• Golden Globe Awards

Michael Fassbender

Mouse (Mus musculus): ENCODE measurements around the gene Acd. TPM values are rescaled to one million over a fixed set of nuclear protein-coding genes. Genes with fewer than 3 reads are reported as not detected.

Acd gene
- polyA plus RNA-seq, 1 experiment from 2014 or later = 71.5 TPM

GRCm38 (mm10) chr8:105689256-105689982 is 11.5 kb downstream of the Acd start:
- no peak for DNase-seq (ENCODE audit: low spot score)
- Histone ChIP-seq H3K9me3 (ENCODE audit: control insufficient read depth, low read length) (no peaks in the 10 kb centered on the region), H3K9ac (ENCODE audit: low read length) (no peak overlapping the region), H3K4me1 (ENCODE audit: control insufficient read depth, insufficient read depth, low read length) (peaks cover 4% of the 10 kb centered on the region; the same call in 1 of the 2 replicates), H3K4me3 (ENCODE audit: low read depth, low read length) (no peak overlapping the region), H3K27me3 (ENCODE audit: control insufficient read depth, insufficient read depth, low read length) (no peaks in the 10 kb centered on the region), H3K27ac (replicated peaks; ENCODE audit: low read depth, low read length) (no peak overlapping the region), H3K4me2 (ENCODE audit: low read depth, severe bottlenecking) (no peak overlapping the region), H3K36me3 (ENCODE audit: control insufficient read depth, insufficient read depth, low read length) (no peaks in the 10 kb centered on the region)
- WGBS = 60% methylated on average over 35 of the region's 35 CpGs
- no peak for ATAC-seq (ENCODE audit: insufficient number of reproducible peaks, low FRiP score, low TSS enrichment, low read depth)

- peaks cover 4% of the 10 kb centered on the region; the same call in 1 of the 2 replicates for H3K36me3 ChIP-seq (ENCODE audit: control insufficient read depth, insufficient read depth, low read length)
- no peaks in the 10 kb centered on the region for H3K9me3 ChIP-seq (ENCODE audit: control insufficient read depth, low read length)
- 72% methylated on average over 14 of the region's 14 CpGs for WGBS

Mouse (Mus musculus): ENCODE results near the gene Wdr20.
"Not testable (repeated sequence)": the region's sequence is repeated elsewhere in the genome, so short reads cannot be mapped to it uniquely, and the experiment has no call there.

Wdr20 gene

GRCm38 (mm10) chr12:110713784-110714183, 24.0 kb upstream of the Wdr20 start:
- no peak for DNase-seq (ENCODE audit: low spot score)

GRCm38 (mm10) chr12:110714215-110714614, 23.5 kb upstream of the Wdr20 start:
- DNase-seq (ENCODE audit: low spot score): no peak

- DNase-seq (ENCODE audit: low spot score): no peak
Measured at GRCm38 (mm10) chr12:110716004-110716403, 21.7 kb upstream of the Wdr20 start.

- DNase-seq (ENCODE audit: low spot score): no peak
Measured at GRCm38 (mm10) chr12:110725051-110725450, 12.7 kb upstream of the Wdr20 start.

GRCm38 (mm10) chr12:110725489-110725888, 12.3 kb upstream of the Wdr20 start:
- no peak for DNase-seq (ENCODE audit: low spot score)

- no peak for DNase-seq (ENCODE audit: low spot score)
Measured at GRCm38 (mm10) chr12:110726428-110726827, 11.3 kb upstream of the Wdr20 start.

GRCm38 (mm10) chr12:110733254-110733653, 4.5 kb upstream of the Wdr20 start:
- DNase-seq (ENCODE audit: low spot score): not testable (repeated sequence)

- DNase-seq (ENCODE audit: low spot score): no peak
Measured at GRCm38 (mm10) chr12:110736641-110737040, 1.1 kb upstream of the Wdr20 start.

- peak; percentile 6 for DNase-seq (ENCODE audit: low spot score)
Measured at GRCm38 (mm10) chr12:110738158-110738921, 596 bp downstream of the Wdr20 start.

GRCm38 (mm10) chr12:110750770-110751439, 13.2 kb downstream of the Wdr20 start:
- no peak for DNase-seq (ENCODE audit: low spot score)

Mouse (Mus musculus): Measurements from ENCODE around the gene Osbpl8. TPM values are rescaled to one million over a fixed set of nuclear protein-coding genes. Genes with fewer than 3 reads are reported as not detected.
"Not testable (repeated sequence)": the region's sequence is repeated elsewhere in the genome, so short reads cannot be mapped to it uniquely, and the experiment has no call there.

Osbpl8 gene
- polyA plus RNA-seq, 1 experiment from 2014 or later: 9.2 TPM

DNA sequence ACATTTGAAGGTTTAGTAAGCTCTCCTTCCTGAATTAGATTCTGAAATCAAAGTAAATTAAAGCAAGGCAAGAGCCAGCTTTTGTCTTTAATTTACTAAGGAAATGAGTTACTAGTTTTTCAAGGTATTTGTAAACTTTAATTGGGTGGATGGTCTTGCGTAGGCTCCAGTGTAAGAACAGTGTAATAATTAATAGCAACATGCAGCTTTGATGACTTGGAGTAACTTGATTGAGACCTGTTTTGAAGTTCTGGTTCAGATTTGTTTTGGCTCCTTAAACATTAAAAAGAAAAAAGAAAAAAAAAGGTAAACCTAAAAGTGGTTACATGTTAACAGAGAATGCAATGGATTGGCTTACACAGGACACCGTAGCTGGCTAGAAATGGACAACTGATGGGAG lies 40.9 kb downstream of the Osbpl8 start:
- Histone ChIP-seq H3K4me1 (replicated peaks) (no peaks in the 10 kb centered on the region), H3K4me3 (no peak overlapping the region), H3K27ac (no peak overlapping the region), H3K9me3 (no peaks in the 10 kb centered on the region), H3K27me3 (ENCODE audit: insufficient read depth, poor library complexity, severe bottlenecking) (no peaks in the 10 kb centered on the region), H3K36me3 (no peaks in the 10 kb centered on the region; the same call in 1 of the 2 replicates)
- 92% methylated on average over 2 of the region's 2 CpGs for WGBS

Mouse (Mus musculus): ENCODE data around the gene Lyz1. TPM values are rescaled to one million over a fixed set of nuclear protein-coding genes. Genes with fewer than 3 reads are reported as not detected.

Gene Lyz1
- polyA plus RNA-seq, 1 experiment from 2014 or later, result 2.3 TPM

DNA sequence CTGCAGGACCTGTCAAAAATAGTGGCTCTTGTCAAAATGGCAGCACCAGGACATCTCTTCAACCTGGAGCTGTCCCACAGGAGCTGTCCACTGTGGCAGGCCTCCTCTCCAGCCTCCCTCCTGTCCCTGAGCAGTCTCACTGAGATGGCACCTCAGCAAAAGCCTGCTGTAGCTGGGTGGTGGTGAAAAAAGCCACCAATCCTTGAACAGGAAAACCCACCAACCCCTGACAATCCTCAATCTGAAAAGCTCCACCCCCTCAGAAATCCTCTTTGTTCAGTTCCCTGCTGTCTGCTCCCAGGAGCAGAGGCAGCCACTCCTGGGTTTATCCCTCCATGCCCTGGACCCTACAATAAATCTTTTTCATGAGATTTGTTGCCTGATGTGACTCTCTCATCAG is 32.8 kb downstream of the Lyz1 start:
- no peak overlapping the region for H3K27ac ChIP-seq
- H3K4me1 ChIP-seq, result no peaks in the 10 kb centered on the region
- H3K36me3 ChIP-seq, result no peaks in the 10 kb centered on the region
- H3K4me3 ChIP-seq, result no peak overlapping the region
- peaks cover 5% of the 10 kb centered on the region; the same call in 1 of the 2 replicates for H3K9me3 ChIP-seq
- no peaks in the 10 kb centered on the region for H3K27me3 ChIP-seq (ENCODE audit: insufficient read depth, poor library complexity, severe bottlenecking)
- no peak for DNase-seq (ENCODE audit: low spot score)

“I studied Ashton Kutcher”. The humorous quip about how he prepared for the title role in Steve Jobs (by watching Kutcher’s earlier take on the Apple co-founder) underscores the playful nature behind one of the most hard-working and intense actors today.Whether playing one of Shakespeare’s great tragic figures in Justin Kurzel’s Macbeth or the late tech visionary in Danny Boyle’s Steve Jobs, Michael Fassbender’s intensity on the screen belies the fact that in person, he is as witty as he is charming.The German-Irish actor’s commanding talents this year are once again showcased in Steve Jobs, a story in three acts in which he delivers Aaron Sorkin’s long yet sharp lines with uncanny aplomb. Fassbender’s portrayal of Jobs, which earned him a nomination for best performance by an actor in a motion picture-drama, is all the more remarkable considering his admission: “I am a slow learner and so it was a lot of hours just learning lines, to be honest. And if we weren’t rehearsing, I was at home learning lines. Then when we started filming act one and when we finished doing act one, I would go home and learn act two.”Fassbender also displayed his lighthearted side when he denied that he lived an almost monk-ish life when he was shooting Steve Jobs. “I drank and I had sex,” he cracked conceding, “I was just working and working. So basically, it was 17-, 18-hour-days of what you need to do. I needed to just get those lines and find those rhythms so yeah, it was pretty solitary for those months.”For Fassbender, it all began when he was 17 and a student at the secondary school of St. Brendans College in Killarney, Ireland. He attended a drama and comedy class run by Donie Courtney, to whom he is grateful to this day and acknowledges at interviews for turning him on to acting. Fassbender was considering becoming a musician but he realized that he wasn’t good enough as a guitarist.The aspiring actor left Ireland and enrolled at the Drama Centre London where he was a few years ahead of Tom Hardy. After dropping out and surviving a period of auditions while bartending and other jobs, Fassbender started landing roles, including 300 and the HBO miniseries, Band of Brothers.The newcomer’s obvious talent, good looks and charisma soon led to major breaks, including Hunger (one of several films he would do with director Steve McQueen, a pivotal collaborator in the actor’s career) and Quentin Tarantino’s Inglourious Basterds. By coincidence, a few years earlier, he produced, directed and acted in a stage version of Tarantino’s iconic film, Reservoir Dogs.Fassbender has been on a roll since then, winning one good role after another: the X-Men series, A Dangerous Method, Shame (where his depiction of a man struggling with sexual addiction earned him the first of his three Golden Globe nods) and 12 Years a Slave (which made him score his first Oscar nomination).Fassbender’s upcoming films are diverse and promise to further tap his acting gifts: an Untitled Terrence Malick Project, Trespass Against Us, The Light Between Oceans, X-Men Apocalypse, Assassin’s Creed, Alien: Covenant and The Snowman.These films will probably yield more unforgettable characters by Michael. What’s interesting is that, no matter how intense and memorable the performances are, Michael tends to forget some details about filming these movies. He simply moves on to the next project and concentrates on the current role he has at hand.So when Fassbender has to do interviews about movies, sometimes many months later, he admits to forgetting this or that about a role, no matter how indelible his performance, as in Steve Jobs. Breaking into a smile and joking again, Fassbender quips that maybe someday, he’ll remember everything. He says: “Who knows, maybe it will come back when I am at an old people’s home and be dressing up as all these different characters?”